Revisiting the “Buy versus Build” Decision for Publicly Owned Utilities in California Considering Wind and Geothermal Resources
In this report, we revive the "buy versus build" debate and apply it to the two sectors of the industry traditionally underrepresented in the discussion: publicly owned utilities and renewable energy. Contrary to historical treatment, this debate is quite relevant to public utilities and renewable because publicly owned utilities are able to take advantage of some renewable energy incentives only in a "buy" situation, while others accrue only in a "build" situation. In particular, possible economic advantages of public utility ownership include: (1) the tax-free status of publicly owned utilities and the availability of low-cost debt, and (2) the renewable energy production incentive (REPI) available only to publicly owned utilities. Possible economic advantages to entering into a PPA with a NUG include: (1) the availability of federal tax credits and accelerated depreciation schedules for certain forms of NUG-owned renewable energy, and (2) the California state production incentives available to NUGs but not utilities. This report looks at a publicly owned utility's decision to buy or build new renewable energy capacity – specifically wind or geothermal power – in California. To examine the economic aspects of this decision, we modified and updated a 20-year financial cash-flow model to assess the levelized cost of electricity under four supply options:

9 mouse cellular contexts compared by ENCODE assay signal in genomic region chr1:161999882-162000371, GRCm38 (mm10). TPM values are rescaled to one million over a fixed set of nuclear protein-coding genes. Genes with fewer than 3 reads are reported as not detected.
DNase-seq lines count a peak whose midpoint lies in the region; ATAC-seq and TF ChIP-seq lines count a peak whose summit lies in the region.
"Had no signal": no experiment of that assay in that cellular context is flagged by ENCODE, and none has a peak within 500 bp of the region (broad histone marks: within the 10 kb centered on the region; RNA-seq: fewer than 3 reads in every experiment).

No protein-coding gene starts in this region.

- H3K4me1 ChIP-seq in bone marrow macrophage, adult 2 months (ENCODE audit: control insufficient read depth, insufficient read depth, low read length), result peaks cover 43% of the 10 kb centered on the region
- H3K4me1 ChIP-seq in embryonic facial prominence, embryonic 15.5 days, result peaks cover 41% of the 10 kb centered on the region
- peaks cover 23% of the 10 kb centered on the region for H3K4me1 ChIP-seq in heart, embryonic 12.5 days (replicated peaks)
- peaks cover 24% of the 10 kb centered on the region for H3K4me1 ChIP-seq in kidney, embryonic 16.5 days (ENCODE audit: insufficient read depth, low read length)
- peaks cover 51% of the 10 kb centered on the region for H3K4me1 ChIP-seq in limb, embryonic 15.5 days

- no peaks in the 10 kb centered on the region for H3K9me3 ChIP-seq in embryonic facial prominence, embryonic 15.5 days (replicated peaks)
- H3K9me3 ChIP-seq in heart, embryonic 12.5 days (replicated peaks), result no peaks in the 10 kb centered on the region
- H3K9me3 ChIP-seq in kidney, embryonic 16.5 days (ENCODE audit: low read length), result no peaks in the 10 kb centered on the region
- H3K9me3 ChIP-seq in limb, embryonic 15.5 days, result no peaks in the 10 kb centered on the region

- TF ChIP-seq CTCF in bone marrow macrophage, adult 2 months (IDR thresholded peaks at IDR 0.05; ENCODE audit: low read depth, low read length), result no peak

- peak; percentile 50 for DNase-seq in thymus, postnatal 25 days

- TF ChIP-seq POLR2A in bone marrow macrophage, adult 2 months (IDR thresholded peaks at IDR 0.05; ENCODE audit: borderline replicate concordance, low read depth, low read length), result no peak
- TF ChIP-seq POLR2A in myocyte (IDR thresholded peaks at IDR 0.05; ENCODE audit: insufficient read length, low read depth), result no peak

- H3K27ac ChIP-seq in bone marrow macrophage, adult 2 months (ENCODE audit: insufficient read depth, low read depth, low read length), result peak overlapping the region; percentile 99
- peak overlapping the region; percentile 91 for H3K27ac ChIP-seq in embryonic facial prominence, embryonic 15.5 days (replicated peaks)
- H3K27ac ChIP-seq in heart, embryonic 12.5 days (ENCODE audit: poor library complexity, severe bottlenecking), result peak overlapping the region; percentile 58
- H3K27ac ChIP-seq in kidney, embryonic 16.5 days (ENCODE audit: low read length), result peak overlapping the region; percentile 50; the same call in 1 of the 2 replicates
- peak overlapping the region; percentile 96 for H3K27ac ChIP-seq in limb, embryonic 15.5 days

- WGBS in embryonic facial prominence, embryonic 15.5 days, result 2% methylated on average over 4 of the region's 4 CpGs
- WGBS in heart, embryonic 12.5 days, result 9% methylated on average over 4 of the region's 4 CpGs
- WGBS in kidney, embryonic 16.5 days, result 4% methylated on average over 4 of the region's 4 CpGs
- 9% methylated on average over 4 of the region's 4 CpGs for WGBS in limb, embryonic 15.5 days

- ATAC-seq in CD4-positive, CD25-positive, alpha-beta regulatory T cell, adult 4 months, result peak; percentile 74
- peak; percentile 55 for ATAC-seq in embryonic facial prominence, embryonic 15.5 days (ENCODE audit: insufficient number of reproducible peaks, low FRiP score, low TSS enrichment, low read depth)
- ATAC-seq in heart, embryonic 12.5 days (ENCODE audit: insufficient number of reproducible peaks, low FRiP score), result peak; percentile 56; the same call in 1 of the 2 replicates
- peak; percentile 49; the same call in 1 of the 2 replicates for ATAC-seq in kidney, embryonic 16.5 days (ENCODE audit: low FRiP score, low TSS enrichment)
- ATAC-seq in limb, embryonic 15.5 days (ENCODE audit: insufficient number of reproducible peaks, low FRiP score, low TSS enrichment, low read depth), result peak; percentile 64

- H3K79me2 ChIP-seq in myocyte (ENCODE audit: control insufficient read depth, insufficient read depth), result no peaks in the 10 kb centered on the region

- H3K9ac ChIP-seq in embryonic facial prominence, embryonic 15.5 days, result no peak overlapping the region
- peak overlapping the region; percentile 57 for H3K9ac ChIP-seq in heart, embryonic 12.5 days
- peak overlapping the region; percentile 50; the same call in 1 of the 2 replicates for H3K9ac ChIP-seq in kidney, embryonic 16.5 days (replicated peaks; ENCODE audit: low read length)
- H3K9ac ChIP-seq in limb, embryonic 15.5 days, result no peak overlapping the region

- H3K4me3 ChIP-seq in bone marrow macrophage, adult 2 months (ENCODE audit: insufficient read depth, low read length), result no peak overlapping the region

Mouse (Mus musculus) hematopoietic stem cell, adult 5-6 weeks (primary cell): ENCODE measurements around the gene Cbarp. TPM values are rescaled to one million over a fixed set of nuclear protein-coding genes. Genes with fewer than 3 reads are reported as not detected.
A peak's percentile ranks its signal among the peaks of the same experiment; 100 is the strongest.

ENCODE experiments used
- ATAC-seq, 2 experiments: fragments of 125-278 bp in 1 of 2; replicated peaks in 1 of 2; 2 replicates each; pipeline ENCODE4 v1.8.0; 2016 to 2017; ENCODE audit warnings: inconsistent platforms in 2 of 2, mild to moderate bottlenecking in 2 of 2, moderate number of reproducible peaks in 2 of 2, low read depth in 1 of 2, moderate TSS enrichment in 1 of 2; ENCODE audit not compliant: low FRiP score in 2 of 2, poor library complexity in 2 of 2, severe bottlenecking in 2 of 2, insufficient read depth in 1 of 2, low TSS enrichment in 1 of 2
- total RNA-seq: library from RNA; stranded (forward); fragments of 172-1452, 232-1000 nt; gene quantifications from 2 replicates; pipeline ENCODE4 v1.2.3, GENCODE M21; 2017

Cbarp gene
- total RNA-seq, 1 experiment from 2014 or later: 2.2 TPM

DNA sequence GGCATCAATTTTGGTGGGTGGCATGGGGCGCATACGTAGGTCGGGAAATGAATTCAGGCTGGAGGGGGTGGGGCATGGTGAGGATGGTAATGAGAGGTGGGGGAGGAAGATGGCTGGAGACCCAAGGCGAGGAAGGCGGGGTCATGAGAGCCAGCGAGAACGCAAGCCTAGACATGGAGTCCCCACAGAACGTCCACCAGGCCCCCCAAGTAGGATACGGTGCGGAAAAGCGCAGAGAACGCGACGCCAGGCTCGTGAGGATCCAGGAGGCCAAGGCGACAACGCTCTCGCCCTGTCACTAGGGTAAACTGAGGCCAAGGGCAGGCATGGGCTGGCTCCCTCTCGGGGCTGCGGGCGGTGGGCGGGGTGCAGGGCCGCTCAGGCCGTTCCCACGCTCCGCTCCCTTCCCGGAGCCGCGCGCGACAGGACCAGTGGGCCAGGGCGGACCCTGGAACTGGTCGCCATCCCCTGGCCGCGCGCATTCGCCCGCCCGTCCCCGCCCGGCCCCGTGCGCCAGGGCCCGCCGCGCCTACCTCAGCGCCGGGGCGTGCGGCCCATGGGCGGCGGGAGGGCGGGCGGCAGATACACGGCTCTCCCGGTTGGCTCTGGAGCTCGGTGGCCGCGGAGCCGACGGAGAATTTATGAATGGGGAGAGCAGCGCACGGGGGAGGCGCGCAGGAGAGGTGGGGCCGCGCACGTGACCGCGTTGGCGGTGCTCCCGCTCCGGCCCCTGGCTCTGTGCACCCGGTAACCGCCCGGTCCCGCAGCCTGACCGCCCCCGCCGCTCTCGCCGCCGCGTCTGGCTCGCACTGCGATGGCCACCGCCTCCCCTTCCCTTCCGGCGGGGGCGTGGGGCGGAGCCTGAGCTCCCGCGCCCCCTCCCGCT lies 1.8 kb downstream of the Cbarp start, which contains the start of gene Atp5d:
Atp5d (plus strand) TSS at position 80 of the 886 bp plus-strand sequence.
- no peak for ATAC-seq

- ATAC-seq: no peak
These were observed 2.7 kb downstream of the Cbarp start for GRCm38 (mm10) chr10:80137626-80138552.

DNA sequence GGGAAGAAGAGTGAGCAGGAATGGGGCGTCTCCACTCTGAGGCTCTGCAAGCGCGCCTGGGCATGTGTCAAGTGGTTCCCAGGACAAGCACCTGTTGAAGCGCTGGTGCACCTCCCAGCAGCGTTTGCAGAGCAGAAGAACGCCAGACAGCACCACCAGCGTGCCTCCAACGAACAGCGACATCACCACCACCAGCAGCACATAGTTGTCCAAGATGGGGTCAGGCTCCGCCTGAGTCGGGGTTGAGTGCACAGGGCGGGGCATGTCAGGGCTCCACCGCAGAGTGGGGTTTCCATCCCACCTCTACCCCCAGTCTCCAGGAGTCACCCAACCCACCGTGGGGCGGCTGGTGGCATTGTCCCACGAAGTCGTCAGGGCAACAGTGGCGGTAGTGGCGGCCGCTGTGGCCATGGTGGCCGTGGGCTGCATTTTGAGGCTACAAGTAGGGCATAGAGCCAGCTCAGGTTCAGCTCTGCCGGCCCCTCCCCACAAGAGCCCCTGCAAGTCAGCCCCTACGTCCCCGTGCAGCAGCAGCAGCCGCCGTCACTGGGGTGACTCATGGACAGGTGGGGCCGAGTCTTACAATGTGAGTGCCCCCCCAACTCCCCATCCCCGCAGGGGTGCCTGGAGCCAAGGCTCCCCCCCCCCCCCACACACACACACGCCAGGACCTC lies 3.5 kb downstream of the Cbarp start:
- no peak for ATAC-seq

- public utility ownership of new geothermal capacity,
- public utility ownership of new wind capacity,
- a PPA for new geothermal capacity, and
- a PPA for new wind capacity.
Within these four options, we consider multiple sensitivity scenarios intended to inform our analysis. We focus on geothermal and wind because both resources are abundant and, in some cases, potentially economic in California. Our analysis is not intended to provide precise estimates of the levelized cost of electricity from wind projects and geothermal plants; nor is our intent to compare the levelized costs of wind and geothermal power to one another. Instead, our intent is simply to compare the possible costs of buying wind or geothermal power to the costs of building and operating wind or geothermal capacity under various scenarios. Of course, the ultimate decision to buy or build cannot and should not rest solely on a comparison of the levelized cost of electricity. Thus, in addition to quantitative analysis, we also include a qualitative discussion of several important features of the "build vs. buy" decision not reflected in the economic analysis.